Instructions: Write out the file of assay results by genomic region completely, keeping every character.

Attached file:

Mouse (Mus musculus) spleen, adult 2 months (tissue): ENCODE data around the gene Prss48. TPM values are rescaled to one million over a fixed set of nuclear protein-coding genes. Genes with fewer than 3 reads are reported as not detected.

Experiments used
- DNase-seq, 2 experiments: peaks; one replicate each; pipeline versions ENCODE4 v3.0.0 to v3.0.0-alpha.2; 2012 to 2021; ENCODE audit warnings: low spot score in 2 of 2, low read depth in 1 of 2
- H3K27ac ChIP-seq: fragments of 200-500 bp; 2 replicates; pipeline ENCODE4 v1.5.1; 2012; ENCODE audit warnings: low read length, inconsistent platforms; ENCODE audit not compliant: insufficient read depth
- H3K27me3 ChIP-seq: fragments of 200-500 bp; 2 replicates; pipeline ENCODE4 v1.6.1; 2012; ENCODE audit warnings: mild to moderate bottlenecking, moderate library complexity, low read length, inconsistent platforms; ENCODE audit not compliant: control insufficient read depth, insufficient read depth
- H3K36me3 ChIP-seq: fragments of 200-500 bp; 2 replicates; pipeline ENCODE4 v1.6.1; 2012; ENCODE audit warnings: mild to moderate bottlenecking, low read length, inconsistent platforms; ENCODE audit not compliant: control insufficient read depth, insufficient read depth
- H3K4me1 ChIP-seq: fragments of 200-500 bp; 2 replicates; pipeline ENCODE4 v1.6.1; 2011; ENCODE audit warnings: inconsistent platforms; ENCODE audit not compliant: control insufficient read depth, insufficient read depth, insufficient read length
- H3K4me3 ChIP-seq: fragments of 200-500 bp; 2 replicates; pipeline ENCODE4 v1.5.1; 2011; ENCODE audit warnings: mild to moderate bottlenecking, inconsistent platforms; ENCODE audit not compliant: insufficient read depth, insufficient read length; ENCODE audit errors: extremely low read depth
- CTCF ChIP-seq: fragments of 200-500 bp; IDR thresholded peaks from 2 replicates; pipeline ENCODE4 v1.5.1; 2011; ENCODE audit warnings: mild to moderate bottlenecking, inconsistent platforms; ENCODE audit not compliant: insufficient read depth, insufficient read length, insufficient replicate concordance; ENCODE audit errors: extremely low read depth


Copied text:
Mouse (Mus musculus) spleen, adult 2 months (tissue): ENCODE data around the gene Prss48. TPM values are rescaled to one million over a fixed set of nuclear protein-coding genes. Genes with fewer than 3 reads are reported as not detected.

Experiments used
- DNase-seq, 2 experiments: peaks; one replicate each; pipeline versions ENCODE4 v3.0.0 to v3.0.0-alpha.2; 2012 to 2021; ENCODE audit warnings: low spot score in 2 of 2, low read depth in 1 of 2
- H3K27ac ChIP-seq: fragments of 200-500 bp; 2 replicates; pipeline ENCODE4 v1.5.1; 2012; ENCODE audit warnings: low read length, inconsistent platforms; ENCODE audit not compliant: insufficient read depth
- H3K27me3 ChIP-seq: fragments of 200-500 bp; 2 replicates; pipeline ENCODE4 v1.6.1; 2012; ENCODE audit warnings: mild to moderate bottlenecking, moderate library complexity, low read length, inconsistent platforms; ENCODE audit not compliant: control insufficient read depth, insufficient read depth
- H3K36me3 ChIP-seq: fragments of 200-500 bp; 2 replicates; pipeline ENCODE4 v1.6.1; 2012; ENCODE audit warnings: mild to moderate bottlenecking, low read length, inconsistent platforms; ENCODE audit not compliant: control insufficient read depth, insufficient read depth
- H3K4me1 ChIP-seq: fragments of 200-500 bp; 2 replicates; pipeline ENCODE4 v1.6.1; 2011; ENCODE audit warnings: inconsistent platforms; ENCODE audit not compliant: control insufficient read depth, insufficient read depth, insufficient read length
- H3K4me3 ChIP-seq: fragments of 200-500 bp; 2 replicates; pipeline ENCODE4 v1.5.1; 2011; ENCODE audit warnings: mild to moderate bottlenecking, inconsistent platforms; ENCODE audit not compliant: insufficient read depth, insufficient read length; ENCODE audit errors: extremely low read depth
- CTCF ChIP-seq: fragments of 200-500 bp; IDR thresholded peaks from 2 replicates; pipeline ENCODE4 v1.5.1; 2011; ENCODE audit warnings: mild to moderate bottlenecking, inconsistent platforms; ENCODE audit not compliant: insufficient read depth, insufficient read length, insufficient replicate concordance; ENCODE audit errors: extremely low read depth